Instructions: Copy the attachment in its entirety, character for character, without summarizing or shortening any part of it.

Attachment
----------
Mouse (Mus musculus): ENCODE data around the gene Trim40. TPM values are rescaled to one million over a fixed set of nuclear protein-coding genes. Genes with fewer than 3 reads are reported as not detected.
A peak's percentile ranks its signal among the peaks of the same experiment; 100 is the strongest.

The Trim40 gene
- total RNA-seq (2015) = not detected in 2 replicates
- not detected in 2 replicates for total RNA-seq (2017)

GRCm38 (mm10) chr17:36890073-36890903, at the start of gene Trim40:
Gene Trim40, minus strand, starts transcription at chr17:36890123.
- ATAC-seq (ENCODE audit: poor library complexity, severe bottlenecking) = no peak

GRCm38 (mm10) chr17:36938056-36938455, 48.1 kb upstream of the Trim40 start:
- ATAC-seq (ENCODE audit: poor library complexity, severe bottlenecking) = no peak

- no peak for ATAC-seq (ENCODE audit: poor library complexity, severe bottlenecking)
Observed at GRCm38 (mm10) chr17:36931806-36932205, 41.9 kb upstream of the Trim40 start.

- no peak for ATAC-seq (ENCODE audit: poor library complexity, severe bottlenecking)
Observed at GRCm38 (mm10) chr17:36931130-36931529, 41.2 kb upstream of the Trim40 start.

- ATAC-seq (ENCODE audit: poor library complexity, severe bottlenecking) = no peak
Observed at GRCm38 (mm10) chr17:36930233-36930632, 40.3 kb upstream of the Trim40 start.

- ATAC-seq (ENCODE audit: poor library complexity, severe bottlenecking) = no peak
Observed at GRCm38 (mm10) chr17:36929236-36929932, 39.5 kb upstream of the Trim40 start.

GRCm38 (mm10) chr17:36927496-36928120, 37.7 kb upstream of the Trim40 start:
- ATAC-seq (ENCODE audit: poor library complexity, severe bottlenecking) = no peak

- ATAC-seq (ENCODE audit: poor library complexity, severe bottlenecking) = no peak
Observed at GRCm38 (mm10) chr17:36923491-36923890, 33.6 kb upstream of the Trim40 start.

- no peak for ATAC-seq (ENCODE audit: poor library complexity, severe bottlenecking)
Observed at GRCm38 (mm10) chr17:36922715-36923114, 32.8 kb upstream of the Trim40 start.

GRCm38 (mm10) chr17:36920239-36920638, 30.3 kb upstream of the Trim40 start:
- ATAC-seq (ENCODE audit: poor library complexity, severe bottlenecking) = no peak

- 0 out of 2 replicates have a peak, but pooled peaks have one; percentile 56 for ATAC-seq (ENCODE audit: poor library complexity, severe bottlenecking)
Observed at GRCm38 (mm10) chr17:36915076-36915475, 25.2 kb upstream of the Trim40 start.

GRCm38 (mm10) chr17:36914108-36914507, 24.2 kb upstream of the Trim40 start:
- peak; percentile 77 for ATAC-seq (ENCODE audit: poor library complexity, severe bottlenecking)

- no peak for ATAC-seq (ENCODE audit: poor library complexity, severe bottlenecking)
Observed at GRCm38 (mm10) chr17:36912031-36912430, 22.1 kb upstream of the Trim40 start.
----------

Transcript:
Mouse (Mus musculus): ENCODE data around the gene Trim40. TPM values are rescaled to one million over a fixed set of nuclear protein-coding genes. Genes with fewer than 3 reads are reported as not detected.
A peak's percentile ranks its signal among the peaks of the same experiment; 100 is the strongest.

The Trim40 gene
- total RNA-seq (2015) = not detected in 2 replicates
- not detected in 2 replicates for total RNA-seq (2017)

GRCm38 (mm10) chr17:36890073-36890903, at the start of gene Trim40:
Gene Trim40, minus strand, starts transcription at chr17:36890123.
- ATAC-seq (ENCODE audit: poor library complexity, severe bottlenecking) = no peak

GRCm38 (mm10) chr17:36938056-36938455, 48.1 kb upstream of the Trim40 start:
- ATAC-seq (ENCODE audit: poor library complexity, severe bottlenecking) = no peak

- no peak for ATAC-seq (ENCODE audit: poor library complexity, severe bottlenecking)
Observed at GRCm38 (mm10) chr17:36931806-36932205, 41.9 kb upstream of the Trim40 start.

- no peak for ATAC-seq (ENCODE audit: poor library complexity, severe bottlenecking)
Observed at GRCm38 (mm10) chr17:36931130-36931529, 41.2 kb upstream of the Trim40 start.

- ATAC-seq (ENCODE audit: poor library complexity, severe bottlenecking) = no peak
Observed at GRCm38 (mm10) chr17:36930233-36930632, 40.3 kb upstream of the Trim40 start.

- ATAC-seq (ENCODE audit: poor library complexity, severe bottlenecking) = no peak
Observed at GRCm38 (mm10) chr17:36929236-36929932, 39.5 kb upstream of the Trim40 start.

GRCm38 (mm10) chr17:36927496-36928120, 37.7 kb upstream of the Trim40 start:
- ATAC-seq (ENCODE audit: poor library complexity, severe bottlenecking) = no peak

- ATAC-seq (ENCODE audit: poor library complexity, severe bottlenecking) = no peak
Observed at GRCm38 (mm10) chr17:36923491-36923890, 33.6 kb upstream of the Trim40 start.

- no peak for ATAC-seq (ENCODE audit: poor library complexity, severe bottlenecking)
Observed at GRCm38 (mm10) chr17:36922715-36923114, 32.8 kb upstream of the Trim40 start.

GRCm38 (mm10) chr17:36920239-36920638, 30.3 kb upstream of the Trim40 start:
- ATAC-seq (ENCODE audit: poor library complexity, severe bottlenecking) = no peak

- 0 out of 2 replicates have a peak, but pooled peaks have one; percentile 56 for ATAC-seq (ENCODE audit: poor library complexity, severe bottlenecking)
Observed at GRCm38 (mm10) chr17:36915076-36915475, 25.2 kb upstream of the Trim40 start.

GRCm38 (mm10) chr17:36914108-36914507, 24.2 kb upstream of the Trim40 start:
- peak; percentile 77 for ATAC-seq (ENCODE audit: poor library complexity, severe bottlenecking)

- no peak for ATAC-seq (ENCODE audit: poor library complexity, severe bottlenecking)
Observed at GRCm38 (mm10) chr17:36912031-36912430, 22.1 kb upstream of the Trim40 start.